By Cassandra Sedler
For millions across the country, Super Bowl Sunday is an unofficial, official holiday.
It is a day in which sports fans gather to cheer on their teams, enjoy company of friends and family, and eat great food.
With the amount of entertainment surrounding the big game, from the halftime show to the infamous commercial ads that viewers end up talking about more than the game itself, even the mildest of sports fans can take part in the fun.
What astonishes me year after year is the fact that more hype surrounds the commercial ads than the actual Super Bowl game itself.
According to statista.com, 83 percent of respondents consider the commercials on Super Bowl Sunday as entertainment.
What makes these advertisements so special when on any regular day, TV viewers cringe at the endless amount of commercials that interrupt the program they actually want to watch?
A commercial slot during the Super Bowl this year cost advertisers roughly $5 million, as opposed to a commercial shown during a relatively popular TV show costing advertisers about $200,000.
Perhaps advertisers compete for these 30 second time slots because millions of viewers watch the Super Bowl live, more than any other event on television.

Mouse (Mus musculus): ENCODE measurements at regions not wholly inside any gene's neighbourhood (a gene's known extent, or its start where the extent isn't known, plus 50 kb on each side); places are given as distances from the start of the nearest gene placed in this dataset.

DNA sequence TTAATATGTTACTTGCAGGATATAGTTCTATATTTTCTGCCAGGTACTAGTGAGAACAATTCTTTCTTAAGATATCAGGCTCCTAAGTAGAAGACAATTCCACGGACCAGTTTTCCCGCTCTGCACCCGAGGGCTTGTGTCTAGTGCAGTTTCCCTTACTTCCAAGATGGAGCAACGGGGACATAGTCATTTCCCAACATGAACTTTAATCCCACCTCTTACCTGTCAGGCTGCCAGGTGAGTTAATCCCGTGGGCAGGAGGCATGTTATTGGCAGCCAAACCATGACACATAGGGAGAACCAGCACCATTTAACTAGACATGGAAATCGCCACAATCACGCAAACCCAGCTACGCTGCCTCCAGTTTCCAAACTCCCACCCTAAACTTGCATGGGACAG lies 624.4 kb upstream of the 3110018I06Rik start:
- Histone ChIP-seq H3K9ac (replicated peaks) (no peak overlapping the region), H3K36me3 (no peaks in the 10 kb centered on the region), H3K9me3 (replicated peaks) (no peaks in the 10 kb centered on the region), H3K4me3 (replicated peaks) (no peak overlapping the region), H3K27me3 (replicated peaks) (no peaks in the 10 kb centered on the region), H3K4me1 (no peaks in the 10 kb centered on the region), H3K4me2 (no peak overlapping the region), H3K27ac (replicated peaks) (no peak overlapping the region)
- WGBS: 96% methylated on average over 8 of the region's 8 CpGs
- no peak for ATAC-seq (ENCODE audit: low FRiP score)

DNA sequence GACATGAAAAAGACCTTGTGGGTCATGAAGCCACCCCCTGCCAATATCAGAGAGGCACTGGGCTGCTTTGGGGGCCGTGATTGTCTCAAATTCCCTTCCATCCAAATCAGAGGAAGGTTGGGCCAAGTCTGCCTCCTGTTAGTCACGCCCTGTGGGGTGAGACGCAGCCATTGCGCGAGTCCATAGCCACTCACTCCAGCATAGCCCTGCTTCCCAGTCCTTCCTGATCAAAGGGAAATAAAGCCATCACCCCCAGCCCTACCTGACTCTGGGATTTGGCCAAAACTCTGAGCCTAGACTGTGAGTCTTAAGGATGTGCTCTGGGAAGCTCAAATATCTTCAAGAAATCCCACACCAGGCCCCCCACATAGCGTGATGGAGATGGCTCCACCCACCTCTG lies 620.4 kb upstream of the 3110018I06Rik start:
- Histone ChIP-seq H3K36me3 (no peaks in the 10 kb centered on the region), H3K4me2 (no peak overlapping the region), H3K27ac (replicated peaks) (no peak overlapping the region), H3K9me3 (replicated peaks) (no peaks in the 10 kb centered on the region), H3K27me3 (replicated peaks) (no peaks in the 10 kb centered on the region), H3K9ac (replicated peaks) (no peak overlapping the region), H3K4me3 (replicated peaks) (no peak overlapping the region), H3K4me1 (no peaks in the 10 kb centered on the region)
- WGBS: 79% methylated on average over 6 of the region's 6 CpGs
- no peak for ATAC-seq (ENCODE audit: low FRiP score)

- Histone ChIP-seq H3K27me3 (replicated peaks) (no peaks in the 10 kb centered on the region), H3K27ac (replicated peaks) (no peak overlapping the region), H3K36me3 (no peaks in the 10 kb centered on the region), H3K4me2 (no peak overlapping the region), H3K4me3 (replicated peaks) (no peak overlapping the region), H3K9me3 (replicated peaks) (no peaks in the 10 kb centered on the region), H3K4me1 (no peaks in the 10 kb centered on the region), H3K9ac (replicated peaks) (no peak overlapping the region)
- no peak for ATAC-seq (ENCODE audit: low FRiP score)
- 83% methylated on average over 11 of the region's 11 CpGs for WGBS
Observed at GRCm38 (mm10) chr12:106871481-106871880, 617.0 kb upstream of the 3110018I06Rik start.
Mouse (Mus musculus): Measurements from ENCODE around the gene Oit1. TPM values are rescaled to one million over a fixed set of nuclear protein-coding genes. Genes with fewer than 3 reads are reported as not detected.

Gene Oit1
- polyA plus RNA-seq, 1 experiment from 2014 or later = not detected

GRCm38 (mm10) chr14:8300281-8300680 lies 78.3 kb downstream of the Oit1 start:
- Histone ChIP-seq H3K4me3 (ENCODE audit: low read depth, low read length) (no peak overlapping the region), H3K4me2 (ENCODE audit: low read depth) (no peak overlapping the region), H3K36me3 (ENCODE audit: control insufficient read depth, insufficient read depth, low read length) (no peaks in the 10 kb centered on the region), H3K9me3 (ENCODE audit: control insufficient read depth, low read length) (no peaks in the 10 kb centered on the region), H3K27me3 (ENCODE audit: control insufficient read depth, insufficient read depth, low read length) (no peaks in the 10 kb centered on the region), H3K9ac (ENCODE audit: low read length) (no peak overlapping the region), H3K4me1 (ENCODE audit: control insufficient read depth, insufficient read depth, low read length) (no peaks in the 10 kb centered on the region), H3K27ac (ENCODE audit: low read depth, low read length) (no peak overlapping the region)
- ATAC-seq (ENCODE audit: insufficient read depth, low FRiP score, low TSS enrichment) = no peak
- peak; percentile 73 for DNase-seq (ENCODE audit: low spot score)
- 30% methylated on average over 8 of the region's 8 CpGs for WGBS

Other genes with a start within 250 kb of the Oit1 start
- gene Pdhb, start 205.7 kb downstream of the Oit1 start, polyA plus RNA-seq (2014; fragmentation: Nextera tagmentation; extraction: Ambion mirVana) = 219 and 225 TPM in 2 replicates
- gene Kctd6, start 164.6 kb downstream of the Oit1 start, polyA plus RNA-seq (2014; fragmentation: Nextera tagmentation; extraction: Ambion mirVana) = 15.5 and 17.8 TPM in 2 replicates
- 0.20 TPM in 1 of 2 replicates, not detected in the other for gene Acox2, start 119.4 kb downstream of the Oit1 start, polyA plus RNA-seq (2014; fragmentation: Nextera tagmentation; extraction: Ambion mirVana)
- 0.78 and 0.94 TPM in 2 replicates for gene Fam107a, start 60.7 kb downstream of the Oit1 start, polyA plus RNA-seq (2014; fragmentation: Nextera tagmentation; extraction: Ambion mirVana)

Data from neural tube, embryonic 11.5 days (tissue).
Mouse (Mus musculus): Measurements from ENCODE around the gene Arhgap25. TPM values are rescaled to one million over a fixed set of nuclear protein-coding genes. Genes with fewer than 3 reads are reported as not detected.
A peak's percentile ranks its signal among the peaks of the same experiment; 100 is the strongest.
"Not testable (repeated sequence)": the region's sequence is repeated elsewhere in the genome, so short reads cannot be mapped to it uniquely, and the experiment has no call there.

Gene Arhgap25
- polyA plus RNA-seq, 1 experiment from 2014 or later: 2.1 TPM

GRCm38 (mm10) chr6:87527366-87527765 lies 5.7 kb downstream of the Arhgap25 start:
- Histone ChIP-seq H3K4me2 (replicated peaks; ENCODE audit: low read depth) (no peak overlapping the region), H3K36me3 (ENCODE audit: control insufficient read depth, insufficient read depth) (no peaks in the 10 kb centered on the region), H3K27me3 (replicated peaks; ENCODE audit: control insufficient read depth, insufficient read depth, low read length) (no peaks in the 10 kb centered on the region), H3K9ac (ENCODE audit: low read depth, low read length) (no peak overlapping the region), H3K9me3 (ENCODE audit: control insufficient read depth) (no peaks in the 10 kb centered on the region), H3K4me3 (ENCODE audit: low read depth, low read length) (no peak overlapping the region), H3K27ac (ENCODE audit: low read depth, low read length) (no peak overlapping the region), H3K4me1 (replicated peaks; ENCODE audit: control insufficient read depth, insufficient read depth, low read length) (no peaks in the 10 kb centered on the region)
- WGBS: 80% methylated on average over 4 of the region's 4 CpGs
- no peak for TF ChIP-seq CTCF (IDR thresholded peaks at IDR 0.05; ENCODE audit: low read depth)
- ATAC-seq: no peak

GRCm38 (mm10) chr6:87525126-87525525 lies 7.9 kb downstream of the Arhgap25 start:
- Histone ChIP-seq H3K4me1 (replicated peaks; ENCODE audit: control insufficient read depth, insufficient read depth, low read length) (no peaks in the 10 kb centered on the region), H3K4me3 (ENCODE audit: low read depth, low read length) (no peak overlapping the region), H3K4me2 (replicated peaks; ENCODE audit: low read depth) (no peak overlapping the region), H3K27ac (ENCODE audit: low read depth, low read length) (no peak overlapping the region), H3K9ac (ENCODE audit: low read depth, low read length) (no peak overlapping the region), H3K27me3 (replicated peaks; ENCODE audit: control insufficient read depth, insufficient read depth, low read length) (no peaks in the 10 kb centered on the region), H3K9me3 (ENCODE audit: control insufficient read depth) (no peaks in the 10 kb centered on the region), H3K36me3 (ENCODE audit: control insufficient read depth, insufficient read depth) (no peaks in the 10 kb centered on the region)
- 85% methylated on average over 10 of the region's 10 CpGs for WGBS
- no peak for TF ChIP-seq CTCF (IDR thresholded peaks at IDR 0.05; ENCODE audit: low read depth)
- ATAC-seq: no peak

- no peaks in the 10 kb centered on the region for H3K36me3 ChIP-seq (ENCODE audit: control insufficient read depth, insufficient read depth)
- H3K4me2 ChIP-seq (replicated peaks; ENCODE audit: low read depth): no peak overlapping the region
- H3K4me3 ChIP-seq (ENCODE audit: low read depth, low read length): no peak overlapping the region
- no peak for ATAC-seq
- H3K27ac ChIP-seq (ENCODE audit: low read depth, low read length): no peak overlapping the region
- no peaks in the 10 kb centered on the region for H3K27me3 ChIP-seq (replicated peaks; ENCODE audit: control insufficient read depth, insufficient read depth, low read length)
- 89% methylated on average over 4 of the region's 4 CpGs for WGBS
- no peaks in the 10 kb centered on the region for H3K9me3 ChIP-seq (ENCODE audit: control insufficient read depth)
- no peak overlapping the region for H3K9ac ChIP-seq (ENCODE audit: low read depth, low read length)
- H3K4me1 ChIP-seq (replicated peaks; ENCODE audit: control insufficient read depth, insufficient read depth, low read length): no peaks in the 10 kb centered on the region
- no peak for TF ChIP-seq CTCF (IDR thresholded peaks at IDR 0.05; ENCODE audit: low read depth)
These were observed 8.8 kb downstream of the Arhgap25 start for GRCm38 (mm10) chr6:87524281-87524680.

Even so, it is still puzzling to think about the amount of ads that go viral online, racking up hundreds of millions of views, gaining even more notoriety on YouTube long after first airing on Super Bowl Sunday.
Entertainment aside, it is hard to believe that Super Bowl ads are any more effective in actually increasing sales, considering viewers on a regular day tend to completely ignore advertising pitches, or just change the channel entirely when a commercial break appears.
Needless to say, The Super Bowl continues to be one of the most watched live television events of the year.
With this in mind, it is safe to say advertisers will continue to race for the best time slot of the year, as long as the Super Bowl continues to be such a momentous day for millions of sports fans.
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